That is one reason I believe in the redistribution of wealth. Without it, democracy simply is not possible. Do you believe in democracy?

The other is that spreading wealth increasese the pie. If you give one person $1M, or 20 people $50,000, which situation will put more money in circulation? You will have 20 people buying homes, furnishing them, etc. The median wage has been stagnant tor 30 years. That means ever more wealth is being concentrated in fewer hands. That means power is being consolidated.

Guys, that ain't ideology. That's what's happening. Prove me wrong. But do it with facts. Don't pick one small, peripheral aspect of of all of this, show that it's not quite accurate, and then claim that you've "set me straight." Not that anyone here would ever do that. Of course not.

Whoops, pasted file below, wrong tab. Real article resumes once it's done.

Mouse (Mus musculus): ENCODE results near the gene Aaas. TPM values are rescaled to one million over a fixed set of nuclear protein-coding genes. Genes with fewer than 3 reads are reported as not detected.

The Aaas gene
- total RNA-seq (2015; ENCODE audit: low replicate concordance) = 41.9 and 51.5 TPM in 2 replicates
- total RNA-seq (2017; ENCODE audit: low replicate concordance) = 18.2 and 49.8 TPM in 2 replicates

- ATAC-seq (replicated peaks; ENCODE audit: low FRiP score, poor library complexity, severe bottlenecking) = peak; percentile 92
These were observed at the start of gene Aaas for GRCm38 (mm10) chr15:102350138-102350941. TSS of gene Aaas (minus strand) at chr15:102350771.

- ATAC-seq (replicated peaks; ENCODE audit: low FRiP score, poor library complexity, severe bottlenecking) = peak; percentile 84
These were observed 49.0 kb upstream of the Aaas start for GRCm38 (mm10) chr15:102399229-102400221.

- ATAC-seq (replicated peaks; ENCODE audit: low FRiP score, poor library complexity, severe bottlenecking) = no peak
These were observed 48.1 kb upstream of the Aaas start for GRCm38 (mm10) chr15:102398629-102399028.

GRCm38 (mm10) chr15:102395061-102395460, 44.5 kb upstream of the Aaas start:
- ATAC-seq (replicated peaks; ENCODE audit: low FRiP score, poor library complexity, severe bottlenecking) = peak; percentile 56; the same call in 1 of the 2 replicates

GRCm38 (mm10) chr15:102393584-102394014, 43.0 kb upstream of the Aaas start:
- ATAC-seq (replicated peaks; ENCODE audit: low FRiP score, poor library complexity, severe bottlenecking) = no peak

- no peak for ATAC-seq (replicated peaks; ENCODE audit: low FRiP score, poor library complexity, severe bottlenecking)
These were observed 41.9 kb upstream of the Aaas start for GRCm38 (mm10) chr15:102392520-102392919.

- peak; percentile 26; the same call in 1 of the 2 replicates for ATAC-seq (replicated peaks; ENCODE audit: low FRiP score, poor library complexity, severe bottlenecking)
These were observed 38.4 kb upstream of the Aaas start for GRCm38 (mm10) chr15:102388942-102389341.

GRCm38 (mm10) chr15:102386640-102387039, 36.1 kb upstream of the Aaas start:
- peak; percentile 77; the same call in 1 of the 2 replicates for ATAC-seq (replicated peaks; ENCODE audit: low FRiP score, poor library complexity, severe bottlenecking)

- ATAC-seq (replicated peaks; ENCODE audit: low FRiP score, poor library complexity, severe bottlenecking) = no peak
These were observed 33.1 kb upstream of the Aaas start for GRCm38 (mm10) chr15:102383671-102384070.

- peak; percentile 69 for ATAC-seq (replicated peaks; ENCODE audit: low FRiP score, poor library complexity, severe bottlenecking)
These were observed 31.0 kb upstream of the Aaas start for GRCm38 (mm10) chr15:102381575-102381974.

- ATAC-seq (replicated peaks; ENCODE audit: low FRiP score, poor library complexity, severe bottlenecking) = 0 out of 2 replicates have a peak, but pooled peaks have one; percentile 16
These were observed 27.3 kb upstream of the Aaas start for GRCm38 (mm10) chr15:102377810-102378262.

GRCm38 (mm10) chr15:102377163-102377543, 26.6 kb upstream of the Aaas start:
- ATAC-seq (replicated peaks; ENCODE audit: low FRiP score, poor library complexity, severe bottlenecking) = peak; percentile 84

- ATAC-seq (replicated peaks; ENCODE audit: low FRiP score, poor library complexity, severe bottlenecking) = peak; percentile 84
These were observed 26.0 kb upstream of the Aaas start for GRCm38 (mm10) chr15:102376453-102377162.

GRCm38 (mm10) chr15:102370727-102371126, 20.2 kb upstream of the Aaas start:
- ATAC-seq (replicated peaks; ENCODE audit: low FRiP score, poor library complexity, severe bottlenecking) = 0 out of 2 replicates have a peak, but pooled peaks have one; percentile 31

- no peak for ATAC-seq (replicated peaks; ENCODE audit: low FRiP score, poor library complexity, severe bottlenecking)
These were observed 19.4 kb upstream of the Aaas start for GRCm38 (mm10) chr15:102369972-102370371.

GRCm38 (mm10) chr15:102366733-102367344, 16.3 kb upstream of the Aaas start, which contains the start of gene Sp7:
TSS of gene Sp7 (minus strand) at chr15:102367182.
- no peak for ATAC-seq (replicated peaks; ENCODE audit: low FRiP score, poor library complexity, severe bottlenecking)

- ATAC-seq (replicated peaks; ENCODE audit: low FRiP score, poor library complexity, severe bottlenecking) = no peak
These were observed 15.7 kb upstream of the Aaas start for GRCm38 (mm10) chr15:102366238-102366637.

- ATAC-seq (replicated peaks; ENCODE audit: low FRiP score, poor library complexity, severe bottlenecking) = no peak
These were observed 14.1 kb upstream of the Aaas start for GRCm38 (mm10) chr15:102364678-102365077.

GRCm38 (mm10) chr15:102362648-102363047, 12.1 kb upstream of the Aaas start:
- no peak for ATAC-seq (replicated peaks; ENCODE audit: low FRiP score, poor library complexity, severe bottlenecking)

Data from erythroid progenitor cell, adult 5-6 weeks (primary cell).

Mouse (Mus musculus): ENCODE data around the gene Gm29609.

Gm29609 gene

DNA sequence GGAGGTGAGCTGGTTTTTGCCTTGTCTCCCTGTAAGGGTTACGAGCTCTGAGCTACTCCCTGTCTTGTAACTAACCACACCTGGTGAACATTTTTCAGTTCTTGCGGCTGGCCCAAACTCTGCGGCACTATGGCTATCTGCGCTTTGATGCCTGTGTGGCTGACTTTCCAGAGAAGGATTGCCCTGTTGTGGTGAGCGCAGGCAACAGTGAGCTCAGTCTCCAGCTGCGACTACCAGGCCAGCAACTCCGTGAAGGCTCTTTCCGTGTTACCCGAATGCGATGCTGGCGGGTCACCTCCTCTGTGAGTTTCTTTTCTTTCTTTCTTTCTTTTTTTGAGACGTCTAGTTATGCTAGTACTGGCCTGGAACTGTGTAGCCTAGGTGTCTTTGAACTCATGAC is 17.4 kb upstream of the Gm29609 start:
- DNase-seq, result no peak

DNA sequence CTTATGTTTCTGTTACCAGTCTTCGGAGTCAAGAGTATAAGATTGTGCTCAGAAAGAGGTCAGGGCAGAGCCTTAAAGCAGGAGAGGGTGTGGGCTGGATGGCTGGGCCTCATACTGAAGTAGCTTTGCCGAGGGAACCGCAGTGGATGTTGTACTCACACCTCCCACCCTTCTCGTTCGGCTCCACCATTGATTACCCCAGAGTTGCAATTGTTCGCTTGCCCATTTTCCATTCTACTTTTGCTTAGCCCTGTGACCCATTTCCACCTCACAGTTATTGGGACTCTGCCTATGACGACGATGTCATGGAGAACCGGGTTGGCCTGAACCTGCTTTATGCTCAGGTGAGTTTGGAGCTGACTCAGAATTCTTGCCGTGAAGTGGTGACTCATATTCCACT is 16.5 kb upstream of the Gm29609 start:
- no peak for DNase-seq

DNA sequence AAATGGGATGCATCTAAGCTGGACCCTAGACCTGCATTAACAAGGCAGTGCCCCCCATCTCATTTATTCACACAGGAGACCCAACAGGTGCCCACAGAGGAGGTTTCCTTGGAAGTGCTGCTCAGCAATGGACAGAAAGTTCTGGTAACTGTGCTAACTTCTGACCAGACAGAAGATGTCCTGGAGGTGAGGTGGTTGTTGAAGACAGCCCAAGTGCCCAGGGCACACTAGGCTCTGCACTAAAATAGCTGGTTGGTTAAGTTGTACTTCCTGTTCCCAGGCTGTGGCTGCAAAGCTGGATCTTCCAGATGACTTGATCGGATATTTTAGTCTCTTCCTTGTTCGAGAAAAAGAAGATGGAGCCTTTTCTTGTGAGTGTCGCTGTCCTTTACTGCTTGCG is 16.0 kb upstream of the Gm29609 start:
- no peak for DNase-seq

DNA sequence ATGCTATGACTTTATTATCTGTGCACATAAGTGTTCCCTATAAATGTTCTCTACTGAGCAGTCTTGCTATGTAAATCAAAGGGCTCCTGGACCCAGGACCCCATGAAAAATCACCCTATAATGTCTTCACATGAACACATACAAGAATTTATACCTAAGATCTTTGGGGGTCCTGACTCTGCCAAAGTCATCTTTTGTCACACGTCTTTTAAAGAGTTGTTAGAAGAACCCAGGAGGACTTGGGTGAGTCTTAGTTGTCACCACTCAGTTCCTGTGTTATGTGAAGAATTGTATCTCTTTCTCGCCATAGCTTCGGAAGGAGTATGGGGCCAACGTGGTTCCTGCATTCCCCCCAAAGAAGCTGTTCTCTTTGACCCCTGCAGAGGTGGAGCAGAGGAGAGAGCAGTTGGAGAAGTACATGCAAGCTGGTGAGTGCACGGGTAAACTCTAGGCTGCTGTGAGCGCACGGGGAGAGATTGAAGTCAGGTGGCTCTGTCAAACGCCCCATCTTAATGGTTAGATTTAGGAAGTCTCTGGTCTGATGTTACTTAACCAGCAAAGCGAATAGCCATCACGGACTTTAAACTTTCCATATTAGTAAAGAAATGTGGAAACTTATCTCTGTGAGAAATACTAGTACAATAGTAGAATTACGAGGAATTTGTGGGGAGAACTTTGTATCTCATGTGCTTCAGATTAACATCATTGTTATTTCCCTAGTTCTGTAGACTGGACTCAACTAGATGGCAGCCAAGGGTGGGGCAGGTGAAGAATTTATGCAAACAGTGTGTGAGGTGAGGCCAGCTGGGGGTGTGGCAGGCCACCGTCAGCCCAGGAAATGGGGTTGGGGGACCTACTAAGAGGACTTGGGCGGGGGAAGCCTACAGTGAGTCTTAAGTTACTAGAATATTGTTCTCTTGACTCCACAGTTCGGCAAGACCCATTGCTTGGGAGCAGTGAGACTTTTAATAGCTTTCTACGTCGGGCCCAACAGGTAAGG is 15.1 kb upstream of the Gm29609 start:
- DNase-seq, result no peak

Posted by: klaus at January 22, 2007 8:14 PM


For those of you who are coming into the middle of this, it started with my comment to the post "Cheap Pop or a Marriage of Concepts" posted by Justin on 1.20.07.

Not sure why Mr Morse didn't provide that information. Hmmm....it's almost like he didn't want you to read what I actually said, hoping you'd be content with the couple of excerpts that suited his needs that he cherry-picked out of a very long comment.

Nah. I'm sure it's not that. But go see for yourselves.

Posted by: klaus at January 22, 2007 8:43 PM

p.p.s. for all of his irrelevant musings, klaus really doesn't understand conservative principles, democracy ("democracy cannot exist without redistribution of wealth"), or 20th century american history.

and his posts are way too long

Posted by: johnb at January 22, 2007 9:15 PM

Oh Lord, you've allowed klaus to spew on my favorite site. I don't think anyone likes to read your words more than you klaus. :)